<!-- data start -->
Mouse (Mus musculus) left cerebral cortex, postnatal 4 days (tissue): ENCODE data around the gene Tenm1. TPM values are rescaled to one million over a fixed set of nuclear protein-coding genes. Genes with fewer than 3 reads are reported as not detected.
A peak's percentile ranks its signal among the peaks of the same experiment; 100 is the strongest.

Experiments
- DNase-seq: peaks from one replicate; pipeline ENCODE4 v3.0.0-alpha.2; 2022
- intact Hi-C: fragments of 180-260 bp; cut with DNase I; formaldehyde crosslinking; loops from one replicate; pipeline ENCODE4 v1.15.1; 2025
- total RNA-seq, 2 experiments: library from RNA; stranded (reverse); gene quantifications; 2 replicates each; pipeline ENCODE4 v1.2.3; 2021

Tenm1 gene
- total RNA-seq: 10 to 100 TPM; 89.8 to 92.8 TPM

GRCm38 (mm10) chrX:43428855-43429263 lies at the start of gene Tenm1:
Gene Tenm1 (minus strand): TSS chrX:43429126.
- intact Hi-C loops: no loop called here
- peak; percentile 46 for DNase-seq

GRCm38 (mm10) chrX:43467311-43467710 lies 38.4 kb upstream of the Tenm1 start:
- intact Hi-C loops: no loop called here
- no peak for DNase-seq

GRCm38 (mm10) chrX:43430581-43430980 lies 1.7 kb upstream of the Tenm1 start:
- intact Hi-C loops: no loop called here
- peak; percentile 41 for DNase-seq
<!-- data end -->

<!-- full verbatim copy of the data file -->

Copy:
Mouse (Mus musculus) left cerebral cortex, postnatal 4 days (tissue): ENCODE data around the gene Tenm1. TPM values are rescaled to one million over a fixed set of nuclear protein-coding genes. Genes with fewer than 3 reads are reported as not detected.
A peak's percentile ranks its signal among the peaks of the same experiment; 100 is the strongest.

Experiments
- DNase-seq: peaks from one replicate; pipeline ENCODE4 v3.0.0-alpha.2; 2022
- intact Hi-C: fragments of 180-260 bp; cut with DNase I; formaldehyde crosslinking; loops from one replicate; pipeline ENCODE4 v1.15.1; 2025
- total RNA-seq, 2 experiments: library from RNA; stranded (reverse); gene quantifications; 2 replicates each; pipeline ENCODE4 v1.2.3; 2021

Tenm1 gene
- total RNA-seq: 10 to 100 TPM; 89.8 to 92.8 TPM

GRCm38 (mm10) chrX:43428855-43429263 lies at the start of gene Tenm1:
Gene Tenm1 (minus strand): TSS chrX:43429126.
- intact Hi-C loops: no loop called here
- peak; percentile 46 for DNase-seq

GRCm38 (mm10) chrX:43467311-43467710 lies 38.4 kb upstream of the Tenm1 start:
- intact Hi-C loops: no loop called here
- no peak for DNase-seq

GRCm38 (mm10) chrX:43430581-43430980 lies 1.7 kb upstream of the Tenm1 start:
- intact Hi-C loops: no loop called here
- peak; percentile 41 for DNase-seq